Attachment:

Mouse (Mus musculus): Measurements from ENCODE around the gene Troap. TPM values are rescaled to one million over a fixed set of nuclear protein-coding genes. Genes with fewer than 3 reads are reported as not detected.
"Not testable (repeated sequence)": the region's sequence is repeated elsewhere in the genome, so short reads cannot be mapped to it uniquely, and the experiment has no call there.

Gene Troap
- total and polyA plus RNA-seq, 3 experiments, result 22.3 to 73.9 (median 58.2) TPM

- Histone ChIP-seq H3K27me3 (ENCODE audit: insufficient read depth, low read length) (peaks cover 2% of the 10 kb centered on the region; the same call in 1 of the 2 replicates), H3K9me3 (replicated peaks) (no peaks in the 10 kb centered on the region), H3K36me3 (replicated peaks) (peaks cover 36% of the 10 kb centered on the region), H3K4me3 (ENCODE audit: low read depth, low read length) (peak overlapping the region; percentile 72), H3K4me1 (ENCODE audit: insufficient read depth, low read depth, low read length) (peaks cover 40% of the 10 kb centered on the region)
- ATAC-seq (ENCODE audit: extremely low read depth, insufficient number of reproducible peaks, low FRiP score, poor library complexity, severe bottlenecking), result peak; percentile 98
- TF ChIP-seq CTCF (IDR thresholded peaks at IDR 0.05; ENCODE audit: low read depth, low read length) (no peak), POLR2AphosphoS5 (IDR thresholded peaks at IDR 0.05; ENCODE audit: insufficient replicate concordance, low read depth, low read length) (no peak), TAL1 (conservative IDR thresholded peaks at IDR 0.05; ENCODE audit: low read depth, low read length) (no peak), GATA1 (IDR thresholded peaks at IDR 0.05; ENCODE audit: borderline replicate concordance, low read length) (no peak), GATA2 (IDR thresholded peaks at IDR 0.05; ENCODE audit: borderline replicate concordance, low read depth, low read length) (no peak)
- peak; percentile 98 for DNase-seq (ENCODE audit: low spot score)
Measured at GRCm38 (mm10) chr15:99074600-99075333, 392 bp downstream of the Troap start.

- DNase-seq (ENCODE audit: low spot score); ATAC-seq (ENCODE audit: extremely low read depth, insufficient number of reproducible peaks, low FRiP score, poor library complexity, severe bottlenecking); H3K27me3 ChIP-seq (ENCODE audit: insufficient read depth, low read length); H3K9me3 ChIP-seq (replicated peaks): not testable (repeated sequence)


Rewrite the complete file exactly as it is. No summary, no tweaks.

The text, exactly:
Mouse (Mus musculus): Measurements from ENCODE around the gene Troap. TPM values are rescaled to one million over a fixed set of nuclear protein-coding genes. Genes with fewer than 3 reads are reported as not detected.
"Not testable (repeated sequence)": the region's sequence is repeated elsewhere in the genome, so short reads cannot be mapped to it uniquely, and the experiment has no call there.

Gene Troap
- total and polyA plus RNA-seq, 3 experiments, result 22.3 to 73.9 (median 58.2) TPM

- Histone ChIP-seq H3K27me3 (ENCODE audit: insufficient read depth, low read length) (peaks cover 2% of the 10 kb centered on the region; the same call in 1 of the 2 replicates), H3K9me3 (replicated peaks) (no peaks in the 10 kb centered on the region), H3K36me3 (replicated peaks) (peaks cover 36% of the 10 kb centered on the region), H3K4me3 (ENCODE audit: low read depth, low read length) (peak overlapping the region; percentile 72), H3K4me1 (ENCODE audit: insufficient read depth, low read depth, low read length) (peaks cover 40% of the 10 kb centered on the region)
- ATAC-seq (ENCODE audit: extremely low read depth, insufficient number of reproducible peaks, low FRiP score, poor library complexity, severe bottlenecking), result peak; percentile 98
- TF ChIP-seq CTCF (IDR thresholded peaks at IDR 0.05; ENCODE audit: low read depth, low read length) (no peak), POLR2AphosphoS5 (IDR thresholded peaks at IDR 0.05; ENCODE audit: insufficient replicate concordance, low read depth, low read length) (no peak), TAL1 (conservative IDR thresholded peaks at IDR 0.05; ENCODE audit: low read depth, low read length) (no peak), GATA1 (IDR thresholded peaks at IDR 0.05; ENCODE audit: borderline replicate concordance, low read length) (no peak), GATA2 (IDR thresholded peaks at IDR 0.05; ENCODE audit: borderline replicate concordance, low read depth, low read length) (no peak)
- peak; percentile 98 for DNase-seq (ENCODE audit: low spot score)
Measured at GRCm38 (mm10) chr15:99074600-99075333, 392 bp downstream of the Troap start.

- DNase-seq (ENCODE audit: low spot score); ATAC-seq (ENCODE audit: extremely low read depth, insufficient number of reproducible peaks, low FRiP score, poor library complexity, severe bottlenecking); H3K27me3 ChIP-seq (ENCODE audit: insufficient read depth, low read length); H3K9me3 ChIP-seq (replicated peaks): not testable (repeated sequence)